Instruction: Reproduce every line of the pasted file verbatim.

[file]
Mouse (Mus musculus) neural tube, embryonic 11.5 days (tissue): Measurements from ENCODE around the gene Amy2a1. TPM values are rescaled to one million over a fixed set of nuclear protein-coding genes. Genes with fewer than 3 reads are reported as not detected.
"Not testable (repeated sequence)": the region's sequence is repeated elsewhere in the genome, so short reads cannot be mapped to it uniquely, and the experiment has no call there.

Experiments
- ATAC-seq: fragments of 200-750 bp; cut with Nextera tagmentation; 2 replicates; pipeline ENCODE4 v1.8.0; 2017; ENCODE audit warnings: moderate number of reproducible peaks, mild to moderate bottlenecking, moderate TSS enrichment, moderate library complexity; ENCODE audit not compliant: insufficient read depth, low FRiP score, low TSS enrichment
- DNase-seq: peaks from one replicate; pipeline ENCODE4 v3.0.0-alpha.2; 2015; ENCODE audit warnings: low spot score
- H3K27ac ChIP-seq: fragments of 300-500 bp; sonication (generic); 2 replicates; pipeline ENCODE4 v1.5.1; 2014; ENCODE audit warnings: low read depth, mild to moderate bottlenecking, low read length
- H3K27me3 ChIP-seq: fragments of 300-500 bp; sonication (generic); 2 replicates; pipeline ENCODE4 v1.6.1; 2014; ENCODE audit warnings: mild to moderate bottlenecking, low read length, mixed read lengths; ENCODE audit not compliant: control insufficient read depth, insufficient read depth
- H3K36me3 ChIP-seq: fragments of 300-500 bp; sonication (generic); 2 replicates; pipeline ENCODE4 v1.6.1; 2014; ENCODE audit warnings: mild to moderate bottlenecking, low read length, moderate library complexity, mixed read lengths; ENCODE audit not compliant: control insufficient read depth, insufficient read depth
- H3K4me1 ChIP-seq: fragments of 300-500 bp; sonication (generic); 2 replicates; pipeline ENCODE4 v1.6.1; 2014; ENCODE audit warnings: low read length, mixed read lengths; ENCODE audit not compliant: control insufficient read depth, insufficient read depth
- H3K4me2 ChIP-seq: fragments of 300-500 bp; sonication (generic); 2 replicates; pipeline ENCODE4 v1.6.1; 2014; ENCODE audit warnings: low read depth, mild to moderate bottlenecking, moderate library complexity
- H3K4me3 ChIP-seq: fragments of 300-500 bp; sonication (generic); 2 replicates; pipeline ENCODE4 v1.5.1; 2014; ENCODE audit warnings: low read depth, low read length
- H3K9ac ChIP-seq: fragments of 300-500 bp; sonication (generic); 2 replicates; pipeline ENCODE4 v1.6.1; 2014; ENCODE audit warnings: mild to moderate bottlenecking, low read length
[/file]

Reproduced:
Mouse (Mus musculus) neural tube, embryonic 11.5 days (tissue): Measurements from ENCODE around the gene Amy2a1. TPM values are rescaled to one million over a fixed set of nuclear protein-coding genes. Genes with fewer than 3 reads are reported as not detected.
"Not testable (repeated sequence)": the region's sequence is repeated elsewhere in the genome, so short reads cannot be mapped to it uniquely, and the experiment has no call there.

Experiments
- ATAC-seq: fragments of 200-750 bp; cut with Nextera tagmentation; 2 replicates; pipeline ENCODE4 v1.8.0; 2017; ENCODE audit warnings: moderate number of reproducible peaks, mild to moderate bottlenecking, moderate TSS enrichment, moderate library complexity; ENCODE audit not compliant: insufficient read depth, low FRiP score, low TSS enrichment
- DNase-seq: peaks from one replicate; pipeline ENCODE4 v3.0.0-alpha.2; 2015; ENCODE audit warnings: low spot score
- H3K27ac ChIP-seq: fragments of 300-500 bp; sonication (generic); 2 replicates; pipeline ENCODE4 v1.5.1; 2014; ENCODE audit warnings: low read depth, mild to moderate bottlenecking, low read length
- H3K27me3 ChIP-seq: fragments of 300-500 bp; sonication (generic); 2 replicates; pipeline ENCODE4 v1.6.1; 2014; ENCODE audit warnings: mild to moderate bottlenecking, low read length, mixed read lengths; ENCODE audit not compliant: control insufficient read depth, insufficient read depth
- H3K36me3 ChIP-seq: fragments of 300-500 bp; sonication (generic); 2 replicates; pipeline ENCODE4 v1.6.1; 2014; ENCODE audit warnings: mild to moderate bottlenecking, low read length, moderate library complexity, mixed read lengths; ENCODE audit not compliant: control insufficient read depth, insufficient read depth
- H3K4me1 ChIP-seq: fragments of 300-500 bp; sonication (generic); 2 replicates; pipeline ENCODE4 v1.6.1; 2014; ENCODE audit warnings: low read length, mixed read lengths; ENCODE audit not compliant: control insufficient read depth, insufficient read depth
- H3K4me2 ChIP-seq: fragments of 300-500 bp; sonication (generic); 2 replicates; pipeline ENCODE4 v1.6.1; 2014; ENCODE audit warnings: low read depth, mild to moderate bottlenecking, moderate library complexity
- H3K4me3 ChIP-seq: fragments of 300-500 bp; sonication (generic); 2 replicates; pipeline ENCODE4 v1.5.1; 2014; ENCODE audit warnings: low read depth, low read length
- H3K9ac ChIP-seq: fragments of 300-500 bp; sonication (generic); 2 replicates; pipeline ENCODE4 v1.6.1; 2014; ENCODE audit warnings: mild to moderate bottlenecking, low read length